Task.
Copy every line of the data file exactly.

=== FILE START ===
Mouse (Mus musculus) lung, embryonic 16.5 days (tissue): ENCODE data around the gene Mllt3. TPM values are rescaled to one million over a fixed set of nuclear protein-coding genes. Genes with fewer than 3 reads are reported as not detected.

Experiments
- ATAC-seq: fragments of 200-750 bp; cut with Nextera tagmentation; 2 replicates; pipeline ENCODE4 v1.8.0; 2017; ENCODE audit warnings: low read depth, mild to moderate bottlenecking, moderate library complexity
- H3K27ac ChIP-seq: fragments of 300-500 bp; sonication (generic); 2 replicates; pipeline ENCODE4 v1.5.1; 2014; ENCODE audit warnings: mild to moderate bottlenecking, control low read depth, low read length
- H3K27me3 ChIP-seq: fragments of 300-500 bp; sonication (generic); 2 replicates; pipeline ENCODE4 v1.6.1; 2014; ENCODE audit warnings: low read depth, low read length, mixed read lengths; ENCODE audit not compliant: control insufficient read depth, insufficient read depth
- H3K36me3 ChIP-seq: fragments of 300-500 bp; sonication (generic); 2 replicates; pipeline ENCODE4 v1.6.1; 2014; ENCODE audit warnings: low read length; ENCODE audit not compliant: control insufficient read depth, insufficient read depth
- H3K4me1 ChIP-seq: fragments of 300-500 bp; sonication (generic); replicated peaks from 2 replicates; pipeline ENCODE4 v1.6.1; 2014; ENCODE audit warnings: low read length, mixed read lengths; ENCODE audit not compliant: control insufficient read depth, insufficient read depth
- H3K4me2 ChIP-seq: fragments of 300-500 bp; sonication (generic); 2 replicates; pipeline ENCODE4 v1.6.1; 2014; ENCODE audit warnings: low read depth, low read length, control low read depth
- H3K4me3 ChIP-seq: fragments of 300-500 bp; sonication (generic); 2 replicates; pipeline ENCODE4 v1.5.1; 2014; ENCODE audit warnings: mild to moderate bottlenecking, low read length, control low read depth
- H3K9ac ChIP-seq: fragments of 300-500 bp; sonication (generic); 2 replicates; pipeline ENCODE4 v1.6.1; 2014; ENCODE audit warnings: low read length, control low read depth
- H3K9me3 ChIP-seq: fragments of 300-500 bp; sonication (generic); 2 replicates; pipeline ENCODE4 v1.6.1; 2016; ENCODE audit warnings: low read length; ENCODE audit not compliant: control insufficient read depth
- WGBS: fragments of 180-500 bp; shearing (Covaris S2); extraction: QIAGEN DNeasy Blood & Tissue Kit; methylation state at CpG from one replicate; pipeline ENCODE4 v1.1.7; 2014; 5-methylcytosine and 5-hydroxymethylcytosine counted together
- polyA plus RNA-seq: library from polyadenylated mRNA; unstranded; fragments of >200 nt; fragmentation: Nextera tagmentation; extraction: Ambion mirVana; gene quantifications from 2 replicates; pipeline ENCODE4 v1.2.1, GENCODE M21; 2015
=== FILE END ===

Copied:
Mouse (Mus musculus) lung, embryonic 16.5 days (tissue): ENCODE data around the gene Mllt3. TPM values are rescaled to one million over a fixed set of nuclear protein-coding genes. Genes with fewer than 3 reads are reported as not detected.

Experiments
- ATAC-seq: fragments of 200-750 bp; cut with Nextera tagmentation; 2 replicates; pipeline ENCODE4 v1.8.0; 2017; ENCODE audit warnings: low read depth, mild to moderate bottlenecking, moderate library complexity
- H3K27ac ChIP-seq: fragments of 300-500 bp; sonication (generic); 2 replicates; pipeline ENCODE4 v1.5.1; 2014; ENCODE audit warnings: mild to moderate bottlenecking, control low read depth, low read length
- H3K27me3 ChIP-seq: fragments of 300-500 bp; sonication (generic); 2 replicates; pipeline ENCODE4 v1.6.1; 2014; ENCODE audit warnings: low read depth, low read length, mixed read lengths; ENCODE audit not compliant: control insufficient read depth, insufficient read depth
- H3K36me3 ChIP-seq: fragments of 300-500 bp; sonication (generic); 2 replicates; pipeline ENCODE4 v1.6.1; 2014; ENCODE audit warnings: low read length; ENCODE audit not compliant: control insufficient read depth, insufficient read depth
- H3K4me1 ChIP-seq: fragments of 300-500 bp; sonication (generic); replicated peaks from 2 replicates; pipeline ENCODE4 v1.6.1; 2014; ENCODE audit warnings: low read length, mixed read lengths; ENCODE audit not compliant: control insufficient read depth, insufficient read depth
- H3K4me2 ChIP-seq: fragments of 300-500 bp; sonication (generic); 2 replicates; pipeline ENCODE4 v1.6.1; 2014; ENCODE audit warnings: low read depth, low read length, control low read depth
- H3K4me3 ChIP-seq: fragments of 300-500 bp; sonication (generic); 2 replicates; pipeline ENCODE4 v1.5.1; 2014; ENCODE audit warnings: mild to moderate bottlenecking, low read length, control low read depth
- H3K9ac ChIP-seq: fragments of 300-500 bp; sonication (generic); 2 replicates; pipeline ENCODE4 v1.6.1; 2014; ENCODE audit warnings: low read length, control low read depth
- H3K9me3 ChIP-seq: fragments of 300-500 bp; sonication (generic); 2 replicates; pipeline ENCODE4 v1.6.1; 2016; ENCODE audit warnings: low read length; ENCODE audit not compliant: control insufficient read depth
- WGBS: fragments of 180-500 bp; shearing (Covaris S2); extraction: QIAGEN DNeasy Blood & Tissue Kit; methylation state at CpG from one replicate; pipeline ENCODE4 v1.1.7; 2014; 5-methylcytosine and 5-hydroxymethylcytosine counted together
- polyA plus RNA-seq: library from polyadenylated mRNA; unstranded; fragments of >200 nt; fragmentation: Nextera tagmentation; extraction: Ambion mirVana; gene quantifications from 2 replicates; pipeline ENCODE4 v1.2.1, GENCODE M21; 2015